Jean Véronis

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lundi, juin 14, 2010

Text: JG Ballard's manuscripts at the British Library

I love libraries, you won't be surprised to hear. I have often mentioned the BnF [fr-1, fr-2], but the British Library is another of my favorite pilgrimages, where I go religiously each time I happen to be in London (unfortunately not so frequently recently!). I read in the Guardian that it has just purchased the manuscripts of JG Ballard, mythical science-fiction author whose strange and post-apocalyptic work fascinated me when I was a teenager (The Drowned World, The Crystal World, The Drought, etc.) and even later, especially with Crash (1973) which marked a whole generation. It's rather moving to see the manuscripts for these hallucinated works for the first time and to discover how much Ballard's writing process was a tortured one, as can be seen from the first page of Crash, which looks as if it has gone through a few loop-the-loops and somersaults:

This reminds me of a superb exhibition at the BnF on writers' drafts, I mentioned a long time ago [fr]:

Manuscript for Dolor, a poem by Victor Hugo

Word processing has killed manuscripts. The writing process is now silent: the toing and froing, doubts, wanderings, sudden and lightening finds are a thing of the past. More than the aesthetic loss, it's also a major loss for future historians and philologists. No one will ever know the tortured (or otherwise?) plume of Doris Lessing or J.M. Le Clézio...

6 Commentaires:

Anonymous Benoit a écrit...

Some writers try to recreate that:

Flashbake records the text every 15 minutes, with additional metadata (weather, music, etc.).

14 juin, 2010 12:59  
Blogger Jean Véronis a écrit...

Thanks for the link (the homepage of the Flashbake projet is here). The Time machine on Macs is impressive as well. However the problem remains, in a way: assuming that authors use such tools, what will become of these backups in a few years, not speaking of centuries ?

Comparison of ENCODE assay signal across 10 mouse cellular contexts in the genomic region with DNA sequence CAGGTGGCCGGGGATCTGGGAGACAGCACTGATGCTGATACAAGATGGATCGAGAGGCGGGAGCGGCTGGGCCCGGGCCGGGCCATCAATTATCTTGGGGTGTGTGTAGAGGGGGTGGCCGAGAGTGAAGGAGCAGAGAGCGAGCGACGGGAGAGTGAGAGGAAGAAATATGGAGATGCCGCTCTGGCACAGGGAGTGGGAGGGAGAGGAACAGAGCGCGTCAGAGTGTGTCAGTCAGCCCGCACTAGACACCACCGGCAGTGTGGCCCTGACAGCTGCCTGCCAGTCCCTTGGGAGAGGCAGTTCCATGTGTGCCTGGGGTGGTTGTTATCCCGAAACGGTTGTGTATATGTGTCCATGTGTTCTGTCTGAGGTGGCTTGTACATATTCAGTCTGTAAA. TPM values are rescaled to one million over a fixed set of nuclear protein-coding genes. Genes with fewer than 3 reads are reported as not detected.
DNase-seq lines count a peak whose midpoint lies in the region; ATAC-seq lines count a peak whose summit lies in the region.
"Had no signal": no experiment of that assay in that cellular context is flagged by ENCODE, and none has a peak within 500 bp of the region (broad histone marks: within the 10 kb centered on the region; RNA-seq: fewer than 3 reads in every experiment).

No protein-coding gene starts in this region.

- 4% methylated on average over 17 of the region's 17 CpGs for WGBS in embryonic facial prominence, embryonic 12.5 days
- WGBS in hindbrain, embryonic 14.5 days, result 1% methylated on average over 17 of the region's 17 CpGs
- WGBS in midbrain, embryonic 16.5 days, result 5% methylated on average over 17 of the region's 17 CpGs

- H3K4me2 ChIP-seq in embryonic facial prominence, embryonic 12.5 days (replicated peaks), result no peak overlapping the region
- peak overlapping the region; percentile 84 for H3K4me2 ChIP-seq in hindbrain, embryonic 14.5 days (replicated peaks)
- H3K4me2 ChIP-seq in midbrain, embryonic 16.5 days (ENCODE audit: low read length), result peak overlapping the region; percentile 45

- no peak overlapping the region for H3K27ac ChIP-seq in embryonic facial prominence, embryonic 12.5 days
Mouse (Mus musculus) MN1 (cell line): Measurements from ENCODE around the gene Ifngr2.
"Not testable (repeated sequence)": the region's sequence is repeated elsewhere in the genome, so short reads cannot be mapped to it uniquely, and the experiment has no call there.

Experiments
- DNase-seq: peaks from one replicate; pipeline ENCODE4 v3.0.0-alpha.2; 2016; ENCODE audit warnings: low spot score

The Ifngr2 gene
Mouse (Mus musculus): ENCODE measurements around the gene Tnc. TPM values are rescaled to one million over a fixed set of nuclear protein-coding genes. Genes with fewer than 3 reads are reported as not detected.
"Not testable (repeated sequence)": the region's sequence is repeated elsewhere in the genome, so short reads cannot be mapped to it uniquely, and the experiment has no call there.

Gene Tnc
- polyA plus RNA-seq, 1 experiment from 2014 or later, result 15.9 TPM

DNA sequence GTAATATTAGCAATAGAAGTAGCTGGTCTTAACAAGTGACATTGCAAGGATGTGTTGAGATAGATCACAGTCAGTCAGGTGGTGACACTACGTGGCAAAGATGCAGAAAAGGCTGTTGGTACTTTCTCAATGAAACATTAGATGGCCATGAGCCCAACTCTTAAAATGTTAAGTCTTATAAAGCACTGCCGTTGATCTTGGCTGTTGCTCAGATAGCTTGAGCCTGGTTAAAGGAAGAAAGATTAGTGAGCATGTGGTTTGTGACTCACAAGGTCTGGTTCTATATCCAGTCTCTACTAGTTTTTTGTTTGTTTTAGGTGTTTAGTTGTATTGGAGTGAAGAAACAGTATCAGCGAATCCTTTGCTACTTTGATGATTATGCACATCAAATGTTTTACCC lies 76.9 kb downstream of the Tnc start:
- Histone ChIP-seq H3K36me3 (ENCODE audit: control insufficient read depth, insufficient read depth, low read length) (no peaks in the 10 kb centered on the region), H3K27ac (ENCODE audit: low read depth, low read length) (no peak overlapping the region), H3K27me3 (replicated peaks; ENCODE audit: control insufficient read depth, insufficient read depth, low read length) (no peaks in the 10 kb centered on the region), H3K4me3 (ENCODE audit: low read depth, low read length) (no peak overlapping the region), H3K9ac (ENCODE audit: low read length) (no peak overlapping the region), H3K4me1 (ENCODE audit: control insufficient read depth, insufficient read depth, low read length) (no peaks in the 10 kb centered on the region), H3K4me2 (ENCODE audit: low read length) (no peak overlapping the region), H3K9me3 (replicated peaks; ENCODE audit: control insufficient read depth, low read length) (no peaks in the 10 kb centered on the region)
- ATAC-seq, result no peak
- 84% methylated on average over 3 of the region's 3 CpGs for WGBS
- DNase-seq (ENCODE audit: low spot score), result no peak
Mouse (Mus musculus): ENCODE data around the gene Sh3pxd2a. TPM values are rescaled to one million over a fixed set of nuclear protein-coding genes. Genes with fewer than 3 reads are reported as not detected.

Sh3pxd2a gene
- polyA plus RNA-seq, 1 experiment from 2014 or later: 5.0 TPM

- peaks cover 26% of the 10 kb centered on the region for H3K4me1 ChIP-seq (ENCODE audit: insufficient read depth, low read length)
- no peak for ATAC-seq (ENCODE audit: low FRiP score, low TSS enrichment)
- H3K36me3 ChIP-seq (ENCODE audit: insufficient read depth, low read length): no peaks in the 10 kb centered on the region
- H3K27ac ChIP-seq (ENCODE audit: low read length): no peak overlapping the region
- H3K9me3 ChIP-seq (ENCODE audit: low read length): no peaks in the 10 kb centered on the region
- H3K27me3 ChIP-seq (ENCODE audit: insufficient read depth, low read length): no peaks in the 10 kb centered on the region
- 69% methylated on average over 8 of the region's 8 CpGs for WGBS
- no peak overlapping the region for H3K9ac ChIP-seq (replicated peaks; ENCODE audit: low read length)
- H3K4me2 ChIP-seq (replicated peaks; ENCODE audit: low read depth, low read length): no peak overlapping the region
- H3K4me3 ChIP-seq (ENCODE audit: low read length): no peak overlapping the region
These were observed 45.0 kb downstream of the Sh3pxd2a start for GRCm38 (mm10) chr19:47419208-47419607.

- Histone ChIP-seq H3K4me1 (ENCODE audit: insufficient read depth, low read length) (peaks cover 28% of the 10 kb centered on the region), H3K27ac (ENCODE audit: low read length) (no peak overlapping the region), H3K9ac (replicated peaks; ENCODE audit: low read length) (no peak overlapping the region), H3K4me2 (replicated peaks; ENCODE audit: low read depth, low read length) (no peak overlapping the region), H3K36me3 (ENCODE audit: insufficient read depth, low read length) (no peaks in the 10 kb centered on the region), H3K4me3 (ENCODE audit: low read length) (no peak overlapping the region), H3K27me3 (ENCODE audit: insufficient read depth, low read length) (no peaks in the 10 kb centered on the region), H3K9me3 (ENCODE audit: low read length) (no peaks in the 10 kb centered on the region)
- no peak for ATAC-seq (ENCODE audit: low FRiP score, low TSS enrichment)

14 juin, 2010 13:08  
Anonymous Motercalo a écrit...

Thanks, I discover the first page of Crash, I didn't see it before.

30 juin, 2010 10:56  
Anonymous Art a écrit...

Ce manuscrit est très intéressant à lire et à observer. Merci de nous en avoir fait part !

04 juillet, 2010 21:29  
Blogger Maurice Lanselle a écrit...

OT (but I don't know how better to write to you, I don't hope nor expect to see this comment on this post): any comments on the new "i write like" app? ( There is an interview with its author on the awl: he uses Bayesian classifiers, like a spam filter, but with added features (he says) like number of commas, etc.
Wouldn't an incremental compression measure have been at least as good and easy to cobble together quickly?
Is there a French-language equivalent (or better)?

19 juillet, 2010 19:29  
Blogger Maurice Lanselle a écrit...

On topic: the Library of Congress has extensively analyzed a draft of the Declaration of Independence to determine what word Jefferson had written then obliterated to replace by "citizens." See WaPo article Jafferson changed.... As they point out, it couldn't have been done without the original of the draft.

23 juillet, 2010 09:41  

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